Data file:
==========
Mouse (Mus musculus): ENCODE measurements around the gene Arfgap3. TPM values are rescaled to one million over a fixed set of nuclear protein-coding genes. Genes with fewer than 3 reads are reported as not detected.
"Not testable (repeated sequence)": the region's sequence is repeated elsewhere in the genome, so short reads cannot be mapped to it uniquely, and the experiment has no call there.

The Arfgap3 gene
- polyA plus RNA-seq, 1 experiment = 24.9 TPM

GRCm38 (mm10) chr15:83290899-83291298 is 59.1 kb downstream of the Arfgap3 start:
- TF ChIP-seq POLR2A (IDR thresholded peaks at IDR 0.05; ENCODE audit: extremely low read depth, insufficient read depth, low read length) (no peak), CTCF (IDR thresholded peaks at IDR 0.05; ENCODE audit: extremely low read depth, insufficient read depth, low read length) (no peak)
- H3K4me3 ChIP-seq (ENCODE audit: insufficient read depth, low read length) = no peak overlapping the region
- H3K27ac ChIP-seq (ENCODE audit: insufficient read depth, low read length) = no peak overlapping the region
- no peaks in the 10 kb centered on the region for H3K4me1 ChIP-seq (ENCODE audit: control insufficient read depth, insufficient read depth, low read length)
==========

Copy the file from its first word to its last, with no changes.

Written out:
Mouse (Mus musculus): ENCODE measurements around the gene Arfgap3. TPM values are rescaled to one million over a fixed set of nuclear protein-coding genes. Genes with fewer than 3 reads are reported as not detected.
"Not testable (repeated sequence)": the region's sequence is repeated elsewhere in the genome, so short reads cannot be mapped to it uniquely, and the experiment has no call there.

The Arfgap3 gene
- polyA plus RNA-seq, 1 experiment = 24.9 TPM

GRCm38 (mm10) chr15:83290899-83291298 is 59.1 kb downstream of the Arfgap3 start:
- TF ChIP-seq POLR2A (IDR thresholded peaks at IDR 0.05; ENCODE audit: extremely low read depth, insufficient read depth, low read length) (no peak), CTCF (IDR thresholded peaks at IDR 0.05; ENCODE audit: extremely low read depth, insufficient read depth, low read length) (no peak)
- H3K4me3 ChIP-seq (ENCODE audit: insufficient read depth, low read length) = no peak overlapping the region
- H3K27ac ChIP-seq (ENCODE audit: insufficient read depth, low read length) = no peak overlapping the region
- no peaks in the 10 kb centered on the region for H3K4me1 ChIP-seq (ENCODE audit: control insufficient read depth, insufficient read depth, low read length)